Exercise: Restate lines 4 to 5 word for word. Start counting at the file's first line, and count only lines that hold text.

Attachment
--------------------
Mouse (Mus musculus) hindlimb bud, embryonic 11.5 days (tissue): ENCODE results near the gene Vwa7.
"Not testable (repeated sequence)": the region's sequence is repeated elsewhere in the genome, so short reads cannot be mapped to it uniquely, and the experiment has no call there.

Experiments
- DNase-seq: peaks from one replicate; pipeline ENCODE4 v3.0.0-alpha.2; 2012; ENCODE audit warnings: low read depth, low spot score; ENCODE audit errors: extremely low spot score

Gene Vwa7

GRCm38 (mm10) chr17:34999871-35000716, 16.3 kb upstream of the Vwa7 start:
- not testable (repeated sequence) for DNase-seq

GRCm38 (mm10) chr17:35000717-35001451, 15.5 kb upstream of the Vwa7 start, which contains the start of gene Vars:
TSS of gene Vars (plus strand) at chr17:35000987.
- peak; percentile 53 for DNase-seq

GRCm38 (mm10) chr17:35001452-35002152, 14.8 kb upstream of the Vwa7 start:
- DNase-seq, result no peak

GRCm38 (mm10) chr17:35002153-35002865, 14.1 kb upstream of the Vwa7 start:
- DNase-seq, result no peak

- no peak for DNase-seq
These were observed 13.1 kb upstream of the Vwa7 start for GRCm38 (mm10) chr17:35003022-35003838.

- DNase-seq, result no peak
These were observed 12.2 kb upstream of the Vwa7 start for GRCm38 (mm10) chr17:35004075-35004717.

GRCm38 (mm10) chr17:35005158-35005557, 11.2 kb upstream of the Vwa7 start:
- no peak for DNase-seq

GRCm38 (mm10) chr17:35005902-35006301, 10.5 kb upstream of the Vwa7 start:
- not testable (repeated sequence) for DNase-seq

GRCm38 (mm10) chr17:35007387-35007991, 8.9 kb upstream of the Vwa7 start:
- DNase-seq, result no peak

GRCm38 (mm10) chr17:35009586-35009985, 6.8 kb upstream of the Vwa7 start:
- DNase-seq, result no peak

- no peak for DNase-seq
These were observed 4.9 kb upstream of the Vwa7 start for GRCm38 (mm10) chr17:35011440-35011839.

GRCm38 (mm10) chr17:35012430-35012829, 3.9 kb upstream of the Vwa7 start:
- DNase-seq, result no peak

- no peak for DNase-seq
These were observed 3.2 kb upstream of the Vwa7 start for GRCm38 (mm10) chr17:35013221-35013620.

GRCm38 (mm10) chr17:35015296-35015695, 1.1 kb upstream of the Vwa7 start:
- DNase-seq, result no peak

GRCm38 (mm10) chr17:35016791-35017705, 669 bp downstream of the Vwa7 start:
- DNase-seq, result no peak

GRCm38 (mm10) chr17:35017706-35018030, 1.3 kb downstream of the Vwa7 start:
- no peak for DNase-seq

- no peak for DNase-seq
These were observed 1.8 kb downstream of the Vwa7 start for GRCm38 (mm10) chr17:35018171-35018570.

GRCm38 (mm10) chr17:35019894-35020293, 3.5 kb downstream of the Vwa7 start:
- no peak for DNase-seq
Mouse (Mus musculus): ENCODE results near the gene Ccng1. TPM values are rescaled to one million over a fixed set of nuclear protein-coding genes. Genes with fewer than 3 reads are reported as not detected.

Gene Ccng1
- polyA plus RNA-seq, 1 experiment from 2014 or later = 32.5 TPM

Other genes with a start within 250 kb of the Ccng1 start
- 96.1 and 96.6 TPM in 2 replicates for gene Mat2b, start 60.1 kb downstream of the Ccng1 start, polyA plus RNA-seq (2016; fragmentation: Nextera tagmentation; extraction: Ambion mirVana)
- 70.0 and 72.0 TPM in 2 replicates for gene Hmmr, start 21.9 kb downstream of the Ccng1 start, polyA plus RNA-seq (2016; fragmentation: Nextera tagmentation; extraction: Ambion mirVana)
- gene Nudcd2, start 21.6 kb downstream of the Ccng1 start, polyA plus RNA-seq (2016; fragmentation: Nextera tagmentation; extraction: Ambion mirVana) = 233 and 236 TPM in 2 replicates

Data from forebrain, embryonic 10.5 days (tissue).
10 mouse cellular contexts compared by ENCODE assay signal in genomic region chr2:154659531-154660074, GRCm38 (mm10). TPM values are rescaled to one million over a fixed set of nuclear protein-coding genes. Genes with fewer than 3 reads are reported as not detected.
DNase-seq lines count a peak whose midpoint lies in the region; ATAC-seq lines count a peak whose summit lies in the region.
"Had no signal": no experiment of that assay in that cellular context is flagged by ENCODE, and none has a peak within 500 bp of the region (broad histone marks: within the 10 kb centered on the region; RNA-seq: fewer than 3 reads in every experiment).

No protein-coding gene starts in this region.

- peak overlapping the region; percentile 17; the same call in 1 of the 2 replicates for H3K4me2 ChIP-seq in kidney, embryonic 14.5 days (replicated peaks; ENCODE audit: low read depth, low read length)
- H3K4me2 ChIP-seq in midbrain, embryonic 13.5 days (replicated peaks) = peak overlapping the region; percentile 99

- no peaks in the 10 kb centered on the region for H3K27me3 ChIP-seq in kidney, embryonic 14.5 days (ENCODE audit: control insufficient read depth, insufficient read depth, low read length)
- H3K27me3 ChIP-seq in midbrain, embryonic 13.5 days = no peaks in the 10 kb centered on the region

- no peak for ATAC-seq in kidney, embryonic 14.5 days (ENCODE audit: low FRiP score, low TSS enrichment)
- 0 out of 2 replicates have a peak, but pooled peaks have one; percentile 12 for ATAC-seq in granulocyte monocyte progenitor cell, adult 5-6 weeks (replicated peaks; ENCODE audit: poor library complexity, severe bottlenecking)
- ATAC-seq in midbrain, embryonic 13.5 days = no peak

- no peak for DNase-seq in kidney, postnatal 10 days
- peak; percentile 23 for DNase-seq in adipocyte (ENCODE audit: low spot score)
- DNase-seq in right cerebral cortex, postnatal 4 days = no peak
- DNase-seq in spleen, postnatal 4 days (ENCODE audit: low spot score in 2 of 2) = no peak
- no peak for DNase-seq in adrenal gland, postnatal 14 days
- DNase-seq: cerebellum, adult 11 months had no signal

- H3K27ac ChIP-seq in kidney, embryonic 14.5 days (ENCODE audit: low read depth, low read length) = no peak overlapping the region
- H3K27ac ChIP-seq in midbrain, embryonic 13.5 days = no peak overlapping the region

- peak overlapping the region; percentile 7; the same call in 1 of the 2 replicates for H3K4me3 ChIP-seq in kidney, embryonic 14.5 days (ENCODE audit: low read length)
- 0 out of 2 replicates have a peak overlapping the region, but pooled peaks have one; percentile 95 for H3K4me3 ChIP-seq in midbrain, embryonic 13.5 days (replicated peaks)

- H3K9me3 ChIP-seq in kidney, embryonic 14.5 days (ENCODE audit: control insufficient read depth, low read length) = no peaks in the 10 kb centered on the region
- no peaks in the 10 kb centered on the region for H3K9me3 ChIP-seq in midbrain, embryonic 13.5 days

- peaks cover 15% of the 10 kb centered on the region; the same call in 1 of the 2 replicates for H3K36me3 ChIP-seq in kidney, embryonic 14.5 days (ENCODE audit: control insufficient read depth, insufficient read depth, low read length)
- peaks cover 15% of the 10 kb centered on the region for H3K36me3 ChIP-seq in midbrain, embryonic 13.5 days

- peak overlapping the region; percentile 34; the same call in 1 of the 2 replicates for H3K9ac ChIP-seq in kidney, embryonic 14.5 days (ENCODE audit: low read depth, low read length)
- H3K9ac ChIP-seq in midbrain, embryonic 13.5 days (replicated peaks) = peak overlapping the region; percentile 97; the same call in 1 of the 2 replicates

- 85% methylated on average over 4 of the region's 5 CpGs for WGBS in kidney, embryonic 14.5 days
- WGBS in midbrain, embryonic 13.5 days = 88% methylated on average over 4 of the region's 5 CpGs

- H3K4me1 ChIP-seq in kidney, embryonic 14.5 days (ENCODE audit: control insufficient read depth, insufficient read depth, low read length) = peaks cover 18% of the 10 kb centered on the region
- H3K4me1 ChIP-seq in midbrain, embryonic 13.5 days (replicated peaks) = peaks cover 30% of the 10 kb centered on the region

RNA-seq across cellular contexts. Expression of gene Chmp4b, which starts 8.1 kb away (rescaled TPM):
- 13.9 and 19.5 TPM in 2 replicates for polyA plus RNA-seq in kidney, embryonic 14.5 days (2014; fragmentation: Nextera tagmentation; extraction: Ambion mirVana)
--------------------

- DNase-seq: peaks from one replicate; pipeline ENCODE4 v3.0.0-alpha.2; 2012; ENCODE audit warnings: low read depth, low spot score; ENCODE audit errors: extremely low spot score

Gene Vwa7